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Peter’s Take: Open Spaces Plan Needs a Lot More Work

by Peter Rousselot March 15, 2018 at 2:45 pm 0

Peter’s Take is a weekly opinion column. The views and opinions expressed in this column are those of the author and do not necessarily reflect the views of ARLnow.com.

At a February 20 work session, the County Board reviewed and discussed the latest draft of the Public Open Spaces Master Plan (POPS plan).

The Board properly decided to delay final adoption of the POPS plan until fall 2018. The latest draft is based on some serious methodological flaws and faulty data.

A revised draft is expected to be posted for public comment later this spring.

The final POPS plan should serve as a suitable guide to make investments in priorities that are analytically sound. This requires that the final plan be evidenced-based, internally consistent and responsive to the expressed priorities and needs of the entire community.

Draft POPS plan ignores the most important statistically-valid ETC survey findings

A major flaw in the current draft is its failure even to discuss the most reliable evidence of Arlington residents’ preferences for parks and recreation improvements. That evidence is captured in the cross-tabs of the statistically-valid ETC survey.

Each age group was asked to rank their priorities 1-8 for park and recreation system improvements. Every age group, as well as every geographic group, even households with children, came up with the same top two choices for improving our park and recreation system:

  1. Preserve trees and natural areas
  2. Acquire new parkland for passive–as opposed to active–uses

The final POPS plan needs to be designed around, and be responsive to, this vital information in the ETC survey.

Much increased clarity is needed concerning proposed Levels of Service for park uses

The current draft plan contains a chart which proposes future Levels of Service (LOS) for recreational and park activities. The draft also contains vague language about how the results were obtained, including “tak[ing] into account” some variables (pp. 241- 243). But, the draft does not explain how each variable was calculated, nor how each variable was weighted against each other variable. This is especially true for “resident priorities,” listed only as “high” “medium” and “low.”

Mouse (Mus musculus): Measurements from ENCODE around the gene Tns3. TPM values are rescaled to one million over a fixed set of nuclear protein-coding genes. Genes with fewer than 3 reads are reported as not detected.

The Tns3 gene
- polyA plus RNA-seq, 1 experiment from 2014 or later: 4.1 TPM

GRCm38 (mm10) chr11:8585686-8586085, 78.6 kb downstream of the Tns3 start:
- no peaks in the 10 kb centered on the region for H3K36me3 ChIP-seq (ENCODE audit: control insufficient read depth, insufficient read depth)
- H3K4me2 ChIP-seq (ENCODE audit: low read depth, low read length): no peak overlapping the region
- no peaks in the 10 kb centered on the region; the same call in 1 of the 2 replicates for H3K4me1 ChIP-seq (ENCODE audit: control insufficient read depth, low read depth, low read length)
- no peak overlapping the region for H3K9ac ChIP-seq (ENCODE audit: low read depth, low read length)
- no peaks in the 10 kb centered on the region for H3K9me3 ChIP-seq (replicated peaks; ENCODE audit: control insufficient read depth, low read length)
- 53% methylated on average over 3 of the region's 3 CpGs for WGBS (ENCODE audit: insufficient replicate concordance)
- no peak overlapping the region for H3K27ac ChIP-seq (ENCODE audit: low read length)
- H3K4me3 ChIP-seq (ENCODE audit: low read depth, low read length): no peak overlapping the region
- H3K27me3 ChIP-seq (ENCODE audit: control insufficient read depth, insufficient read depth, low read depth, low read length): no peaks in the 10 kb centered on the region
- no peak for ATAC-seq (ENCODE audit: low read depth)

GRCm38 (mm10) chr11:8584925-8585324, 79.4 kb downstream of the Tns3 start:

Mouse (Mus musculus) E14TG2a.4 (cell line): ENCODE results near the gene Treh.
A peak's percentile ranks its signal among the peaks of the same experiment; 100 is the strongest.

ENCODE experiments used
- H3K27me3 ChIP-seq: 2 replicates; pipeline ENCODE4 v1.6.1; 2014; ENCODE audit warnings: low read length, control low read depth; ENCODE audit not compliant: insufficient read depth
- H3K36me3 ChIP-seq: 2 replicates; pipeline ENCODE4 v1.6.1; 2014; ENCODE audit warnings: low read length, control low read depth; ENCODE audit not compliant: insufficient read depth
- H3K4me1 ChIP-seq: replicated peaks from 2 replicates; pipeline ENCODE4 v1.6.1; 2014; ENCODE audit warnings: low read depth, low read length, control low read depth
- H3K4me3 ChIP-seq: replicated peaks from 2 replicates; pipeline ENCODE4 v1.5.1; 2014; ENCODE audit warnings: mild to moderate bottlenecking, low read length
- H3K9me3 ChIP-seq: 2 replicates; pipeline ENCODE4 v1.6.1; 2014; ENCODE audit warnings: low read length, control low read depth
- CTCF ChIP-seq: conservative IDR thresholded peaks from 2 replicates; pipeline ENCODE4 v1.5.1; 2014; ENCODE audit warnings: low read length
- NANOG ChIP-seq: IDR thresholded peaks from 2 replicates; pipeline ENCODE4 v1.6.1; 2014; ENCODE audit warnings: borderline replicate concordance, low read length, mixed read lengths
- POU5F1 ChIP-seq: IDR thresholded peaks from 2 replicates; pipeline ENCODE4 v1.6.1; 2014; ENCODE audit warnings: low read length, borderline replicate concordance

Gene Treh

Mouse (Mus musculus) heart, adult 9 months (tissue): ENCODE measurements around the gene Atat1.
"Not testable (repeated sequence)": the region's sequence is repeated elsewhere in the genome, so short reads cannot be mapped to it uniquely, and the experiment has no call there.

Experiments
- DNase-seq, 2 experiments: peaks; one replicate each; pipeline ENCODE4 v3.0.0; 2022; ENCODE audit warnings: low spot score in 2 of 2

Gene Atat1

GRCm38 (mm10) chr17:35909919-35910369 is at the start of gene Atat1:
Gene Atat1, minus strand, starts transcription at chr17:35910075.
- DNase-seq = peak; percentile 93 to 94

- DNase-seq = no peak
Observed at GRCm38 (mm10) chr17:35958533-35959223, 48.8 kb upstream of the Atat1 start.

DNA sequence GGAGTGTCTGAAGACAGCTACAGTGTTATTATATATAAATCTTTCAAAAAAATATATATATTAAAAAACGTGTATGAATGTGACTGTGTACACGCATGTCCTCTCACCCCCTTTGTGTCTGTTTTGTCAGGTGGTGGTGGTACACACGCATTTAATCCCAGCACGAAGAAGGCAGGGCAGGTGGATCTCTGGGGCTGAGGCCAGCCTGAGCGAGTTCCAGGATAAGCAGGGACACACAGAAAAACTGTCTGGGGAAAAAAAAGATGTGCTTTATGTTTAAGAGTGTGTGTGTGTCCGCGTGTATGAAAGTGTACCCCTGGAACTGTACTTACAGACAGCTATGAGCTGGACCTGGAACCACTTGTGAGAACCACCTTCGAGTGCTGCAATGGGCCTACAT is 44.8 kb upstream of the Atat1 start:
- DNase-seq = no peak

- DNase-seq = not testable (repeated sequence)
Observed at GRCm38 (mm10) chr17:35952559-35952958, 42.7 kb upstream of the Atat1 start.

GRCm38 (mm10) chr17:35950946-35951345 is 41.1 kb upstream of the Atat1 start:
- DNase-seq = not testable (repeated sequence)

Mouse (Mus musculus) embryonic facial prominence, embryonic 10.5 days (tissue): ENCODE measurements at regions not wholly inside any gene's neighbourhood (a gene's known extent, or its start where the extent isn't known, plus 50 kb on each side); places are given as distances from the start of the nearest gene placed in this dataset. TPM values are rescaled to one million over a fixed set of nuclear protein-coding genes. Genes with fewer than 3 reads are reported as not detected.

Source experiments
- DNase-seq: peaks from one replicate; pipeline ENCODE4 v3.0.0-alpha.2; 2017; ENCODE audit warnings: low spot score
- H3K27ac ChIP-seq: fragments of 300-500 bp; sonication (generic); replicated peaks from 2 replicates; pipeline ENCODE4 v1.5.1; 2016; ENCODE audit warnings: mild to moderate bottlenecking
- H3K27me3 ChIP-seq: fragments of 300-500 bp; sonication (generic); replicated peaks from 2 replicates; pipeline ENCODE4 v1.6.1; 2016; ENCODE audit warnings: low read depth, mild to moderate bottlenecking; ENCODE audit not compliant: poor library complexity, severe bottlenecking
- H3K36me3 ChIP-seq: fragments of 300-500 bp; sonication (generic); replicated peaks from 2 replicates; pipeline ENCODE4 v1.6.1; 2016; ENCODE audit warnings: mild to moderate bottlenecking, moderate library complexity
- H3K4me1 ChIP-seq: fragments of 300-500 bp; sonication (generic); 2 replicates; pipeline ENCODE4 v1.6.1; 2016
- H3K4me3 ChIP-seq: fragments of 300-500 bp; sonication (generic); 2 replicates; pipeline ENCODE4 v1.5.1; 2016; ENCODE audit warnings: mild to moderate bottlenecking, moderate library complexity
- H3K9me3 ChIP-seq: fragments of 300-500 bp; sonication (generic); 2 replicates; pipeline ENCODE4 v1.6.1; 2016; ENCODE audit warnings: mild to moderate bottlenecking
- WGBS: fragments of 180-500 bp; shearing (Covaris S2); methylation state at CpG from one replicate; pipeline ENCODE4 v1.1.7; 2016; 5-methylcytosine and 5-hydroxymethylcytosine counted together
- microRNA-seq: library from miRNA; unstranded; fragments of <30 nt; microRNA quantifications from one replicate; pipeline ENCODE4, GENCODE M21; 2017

The LOS comparisons between Arlington and what are alleged to be Arlington’s “peer cities” also are seriously flawed. The current LOS for sports fields in Arlington already is significantly (33-300%) better than those provided by all but one of the four peer cities identified. The only exception is St. Paul, Minn. which has triple the amount of parkland and twice the amount of overall land as Arlington.

The Friends of Aurora Highlands Parks group published two newsletters discussing other variables, parkland totals and field capacity. That discussion demonstrates that a disproportionate ratio of Arlington’s parkland is dedicated to fields compared to its peer city and national averages.

Conclusion

Attempts to set unrealistically high LOS goals for Arlington would be a profound mistake.

Such a mistake would be even more disturbing because the millions of dollars in costs/losses the community would be asked to absorb are unnecessary. Without sacrificing trees, natural areas or casual use open space to build excessive sports infrastructure, Arlington can continue to rival top-tier communities nationwide throughout the POPS planning horizon by:

  • increasing transparency in scheduling
  • optimizing utilization and monitoring it more closely
  • doing a better job of maintaining the sports fields we already have

The current draft POPS plan addresses none of these opportunities to be the best possible stewards of Arlington’s park and recreation system resources. The final POPS plan must do so.

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